The siege of Hartlepool.
A new word has been coined for the UK Twitchers. And it is not very nice. Flaparazzi. In two The Telegraph articles about the British Birdwatching scene, the word is used to describe the mad recent twitch to Hartlepool, where a White-throated Robin Irania gutturalis had turned up in the garden of Dr Michaal Reece behind his 3m walls. That would not stop the Flaparazzi. 5000 birders showed up in Hartlepool to get a glimpse of the bird. The excerpt from the Telegraph article gives you a good idea what was going on – and what Tom McKinney was doing last Monday.
The “flaparazzi” were at it again last week, bringing pandemonium to a quiet suburban street in Hartlepool, where a white-throated robin of a type only twice before seen in Britain landed in the garden of Dr Michael Reece. On Tuesday lunchtime, the GP came home from his surgery to find the neighbourhood looking like a medieval siege camp, with thousands lining the pavements and overwrought “twitchers” shinning up the property’s 10ft walls for a view.
The robin – usually found in the rugged mountain regions of Turkey and Armenia – had first alighted on a nearby bowling green, where local ornithologist Chris Brown misidentified it as a red-flanked bluetail from Russia.
Interesting, but not enough to trigger the stampede that would soon follow. It was some hours later, after the bird relocated to Dr Reece’s flowerbeds and its true identity was established, that the frenzy began. “This was as big as it gets in birdwatching,” says Lee Evans, Britain’s Buckinghamshire-based “King of the Twitchers”. “When it broke, blokes all over the country would have stopped what they were doing, grabbed their cameras, jumped in their cars and headed for Hartlepool. I mean, they would have run out of their offices, abandoned their trolleys in supermarkets, left things cooking in the oven. When you get something like this, the only thing that matters is being there.”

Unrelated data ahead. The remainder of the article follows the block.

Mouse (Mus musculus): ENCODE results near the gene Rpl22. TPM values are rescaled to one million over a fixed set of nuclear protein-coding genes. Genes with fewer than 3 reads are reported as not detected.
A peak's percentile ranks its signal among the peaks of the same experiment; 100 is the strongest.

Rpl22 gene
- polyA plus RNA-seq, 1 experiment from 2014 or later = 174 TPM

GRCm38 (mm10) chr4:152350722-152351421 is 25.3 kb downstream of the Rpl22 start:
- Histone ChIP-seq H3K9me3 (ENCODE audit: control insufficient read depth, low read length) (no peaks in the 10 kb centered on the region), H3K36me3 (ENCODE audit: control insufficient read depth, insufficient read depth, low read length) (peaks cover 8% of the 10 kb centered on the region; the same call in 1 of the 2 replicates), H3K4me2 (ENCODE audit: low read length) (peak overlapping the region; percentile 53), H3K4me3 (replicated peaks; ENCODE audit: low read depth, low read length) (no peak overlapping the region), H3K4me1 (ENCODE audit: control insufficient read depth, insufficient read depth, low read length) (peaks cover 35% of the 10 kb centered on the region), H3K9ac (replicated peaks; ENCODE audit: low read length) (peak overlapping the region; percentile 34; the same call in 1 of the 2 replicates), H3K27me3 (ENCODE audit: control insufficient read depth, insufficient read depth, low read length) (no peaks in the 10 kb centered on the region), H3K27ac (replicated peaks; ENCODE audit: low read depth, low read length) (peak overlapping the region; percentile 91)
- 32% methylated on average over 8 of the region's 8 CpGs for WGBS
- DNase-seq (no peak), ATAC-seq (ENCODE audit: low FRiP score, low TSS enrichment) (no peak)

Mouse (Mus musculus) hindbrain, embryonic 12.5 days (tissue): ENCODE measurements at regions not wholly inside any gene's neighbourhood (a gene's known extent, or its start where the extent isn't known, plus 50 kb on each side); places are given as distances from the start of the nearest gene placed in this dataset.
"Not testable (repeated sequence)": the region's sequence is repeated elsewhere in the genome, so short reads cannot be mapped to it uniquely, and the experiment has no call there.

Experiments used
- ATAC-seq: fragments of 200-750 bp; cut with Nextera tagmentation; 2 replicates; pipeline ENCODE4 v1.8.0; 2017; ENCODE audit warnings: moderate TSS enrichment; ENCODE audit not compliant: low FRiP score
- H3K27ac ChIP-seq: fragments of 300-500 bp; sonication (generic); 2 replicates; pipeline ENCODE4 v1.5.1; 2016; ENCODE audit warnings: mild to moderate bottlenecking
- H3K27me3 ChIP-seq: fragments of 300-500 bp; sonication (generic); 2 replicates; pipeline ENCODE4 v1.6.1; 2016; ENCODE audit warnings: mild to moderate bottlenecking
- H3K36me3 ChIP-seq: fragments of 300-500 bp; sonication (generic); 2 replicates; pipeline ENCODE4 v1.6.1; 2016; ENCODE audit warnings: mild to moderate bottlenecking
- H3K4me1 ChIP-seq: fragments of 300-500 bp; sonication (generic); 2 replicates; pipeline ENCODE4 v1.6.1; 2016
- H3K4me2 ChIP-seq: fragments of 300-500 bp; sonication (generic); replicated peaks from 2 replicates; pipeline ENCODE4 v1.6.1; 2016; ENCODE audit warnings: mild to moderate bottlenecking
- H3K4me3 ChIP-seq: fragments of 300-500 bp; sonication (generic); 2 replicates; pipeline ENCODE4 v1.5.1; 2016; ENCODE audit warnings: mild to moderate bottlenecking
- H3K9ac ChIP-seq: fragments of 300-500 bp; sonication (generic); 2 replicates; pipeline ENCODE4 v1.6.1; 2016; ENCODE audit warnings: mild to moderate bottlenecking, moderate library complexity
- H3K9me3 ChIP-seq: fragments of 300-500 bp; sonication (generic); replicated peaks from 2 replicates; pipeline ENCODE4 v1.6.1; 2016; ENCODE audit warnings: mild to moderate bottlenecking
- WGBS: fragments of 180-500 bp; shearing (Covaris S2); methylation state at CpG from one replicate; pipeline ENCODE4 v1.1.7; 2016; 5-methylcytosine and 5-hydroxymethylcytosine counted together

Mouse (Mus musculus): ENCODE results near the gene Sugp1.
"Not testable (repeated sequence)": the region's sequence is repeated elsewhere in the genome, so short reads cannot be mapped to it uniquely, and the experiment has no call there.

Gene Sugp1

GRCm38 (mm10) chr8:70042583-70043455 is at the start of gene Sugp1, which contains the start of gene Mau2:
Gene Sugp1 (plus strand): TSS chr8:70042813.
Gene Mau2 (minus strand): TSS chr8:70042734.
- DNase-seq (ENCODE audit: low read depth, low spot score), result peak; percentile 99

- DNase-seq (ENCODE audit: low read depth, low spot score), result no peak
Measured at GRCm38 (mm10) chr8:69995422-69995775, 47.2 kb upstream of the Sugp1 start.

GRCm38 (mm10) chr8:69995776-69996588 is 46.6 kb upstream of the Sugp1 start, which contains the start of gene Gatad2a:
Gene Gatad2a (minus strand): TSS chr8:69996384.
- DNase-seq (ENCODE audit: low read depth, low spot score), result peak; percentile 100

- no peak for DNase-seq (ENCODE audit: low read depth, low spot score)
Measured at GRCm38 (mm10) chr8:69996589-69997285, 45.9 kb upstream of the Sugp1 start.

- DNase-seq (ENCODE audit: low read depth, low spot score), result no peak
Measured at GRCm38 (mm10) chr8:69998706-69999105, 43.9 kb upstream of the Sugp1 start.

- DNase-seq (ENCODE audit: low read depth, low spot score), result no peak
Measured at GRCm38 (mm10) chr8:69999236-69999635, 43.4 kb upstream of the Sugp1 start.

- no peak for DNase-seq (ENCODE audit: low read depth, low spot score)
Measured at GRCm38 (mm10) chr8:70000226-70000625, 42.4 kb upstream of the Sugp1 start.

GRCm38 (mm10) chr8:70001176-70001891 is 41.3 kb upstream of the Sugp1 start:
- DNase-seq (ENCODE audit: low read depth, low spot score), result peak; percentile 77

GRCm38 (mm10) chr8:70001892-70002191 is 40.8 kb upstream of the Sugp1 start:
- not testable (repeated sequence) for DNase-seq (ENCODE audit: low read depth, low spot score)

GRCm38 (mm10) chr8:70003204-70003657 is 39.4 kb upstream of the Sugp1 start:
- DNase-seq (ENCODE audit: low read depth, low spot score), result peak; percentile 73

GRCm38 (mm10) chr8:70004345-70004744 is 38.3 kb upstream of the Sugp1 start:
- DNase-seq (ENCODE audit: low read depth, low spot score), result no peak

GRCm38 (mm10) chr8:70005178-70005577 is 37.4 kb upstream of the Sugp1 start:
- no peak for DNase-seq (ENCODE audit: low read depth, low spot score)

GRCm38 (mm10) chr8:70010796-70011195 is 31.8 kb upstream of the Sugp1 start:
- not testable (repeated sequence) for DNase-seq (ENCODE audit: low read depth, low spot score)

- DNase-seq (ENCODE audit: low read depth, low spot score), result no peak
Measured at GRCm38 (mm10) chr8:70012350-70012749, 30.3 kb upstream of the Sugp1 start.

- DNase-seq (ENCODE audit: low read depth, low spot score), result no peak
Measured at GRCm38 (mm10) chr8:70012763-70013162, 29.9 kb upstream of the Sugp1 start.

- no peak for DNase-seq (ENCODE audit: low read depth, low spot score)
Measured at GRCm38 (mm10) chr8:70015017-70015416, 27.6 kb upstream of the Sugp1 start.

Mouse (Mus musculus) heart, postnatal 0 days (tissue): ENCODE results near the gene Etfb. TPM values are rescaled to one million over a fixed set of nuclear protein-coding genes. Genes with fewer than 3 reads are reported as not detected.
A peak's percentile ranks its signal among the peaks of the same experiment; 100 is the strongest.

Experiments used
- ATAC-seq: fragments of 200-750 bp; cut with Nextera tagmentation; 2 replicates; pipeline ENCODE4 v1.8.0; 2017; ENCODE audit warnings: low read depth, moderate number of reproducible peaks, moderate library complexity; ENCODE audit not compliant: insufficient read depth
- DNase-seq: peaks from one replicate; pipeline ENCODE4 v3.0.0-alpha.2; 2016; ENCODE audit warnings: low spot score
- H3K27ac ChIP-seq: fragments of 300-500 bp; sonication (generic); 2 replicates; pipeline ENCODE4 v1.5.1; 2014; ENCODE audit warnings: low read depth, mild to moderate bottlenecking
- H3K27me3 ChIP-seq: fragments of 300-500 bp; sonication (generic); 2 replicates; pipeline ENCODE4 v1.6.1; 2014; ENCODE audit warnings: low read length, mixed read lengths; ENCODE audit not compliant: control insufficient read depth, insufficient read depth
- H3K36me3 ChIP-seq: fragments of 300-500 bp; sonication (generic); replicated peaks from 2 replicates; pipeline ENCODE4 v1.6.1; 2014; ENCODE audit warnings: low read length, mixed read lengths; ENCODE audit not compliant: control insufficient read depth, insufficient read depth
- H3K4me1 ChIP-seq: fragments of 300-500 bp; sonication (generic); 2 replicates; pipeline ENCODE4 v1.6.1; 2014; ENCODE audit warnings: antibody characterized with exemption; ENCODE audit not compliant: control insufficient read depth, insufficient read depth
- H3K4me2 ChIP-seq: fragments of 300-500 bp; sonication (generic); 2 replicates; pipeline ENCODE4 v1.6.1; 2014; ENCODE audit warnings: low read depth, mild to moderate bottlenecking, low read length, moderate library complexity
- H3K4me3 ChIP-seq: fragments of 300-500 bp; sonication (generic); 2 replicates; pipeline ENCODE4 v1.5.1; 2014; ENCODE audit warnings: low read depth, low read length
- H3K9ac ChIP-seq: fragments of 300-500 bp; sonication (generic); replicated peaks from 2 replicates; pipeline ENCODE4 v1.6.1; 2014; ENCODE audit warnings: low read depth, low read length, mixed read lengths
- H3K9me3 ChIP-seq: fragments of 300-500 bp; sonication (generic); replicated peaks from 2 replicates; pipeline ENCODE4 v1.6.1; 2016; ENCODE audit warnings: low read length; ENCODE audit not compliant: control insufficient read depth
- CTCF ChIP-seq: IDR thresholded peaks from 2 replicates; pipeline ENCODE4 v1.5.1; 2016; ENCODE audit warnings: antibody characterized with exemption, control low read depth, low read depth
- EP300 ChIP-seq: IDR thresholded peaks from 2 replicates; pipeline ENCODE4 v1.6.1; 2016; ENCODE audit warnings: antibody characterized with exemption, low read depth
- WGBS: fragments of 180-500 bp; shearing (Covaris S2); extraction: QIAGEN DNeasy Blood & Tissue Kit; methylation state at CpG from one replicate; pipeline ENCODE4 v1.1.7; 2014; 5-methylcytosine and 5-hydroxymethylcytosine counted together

Read the full article at the Telegraph. It is very good read.
Here is a video from the siege of Hartlepool. It looks like an attack of a medieval fortress.
Also check this brilliant Black and White Flickr album called Bird Alert by Brett T.
Another Telegraph article describes how 6 million (I am sure that number is exaggerated) UK birdwatchers almost step on each other and that there are virtual fights between photographers and traditional birders with telescopes and binoculars.
Fights have broken out over limited spaces in hides, while there are an increasing number of reports of birdwatchers trespassing and causing criminal damage to private property, in their determination to spot species.
In some cases, rare birds have been “harassed” and distressed by birdwatchers getting too close and some are even reported to have died as a result. And watchers are instructed not to hack away at vegetation to get a better look at a bird and are reminded that they must always get permission from landowners to go on their property. The use of live mice to lure predatory birds such as raptors and owls is also discouraged.
One of the most common flash points comes between photographers and birdwatchers using traditional telescopes and binoculars. These are more powerful so there is less need to get as close to the bird as those with cameras. However, photographers are often blamed for getting too near to birds and sometimes deliberately “flushing” them, in order to get “action shots”.
Read the rest of this article in The Telegraph.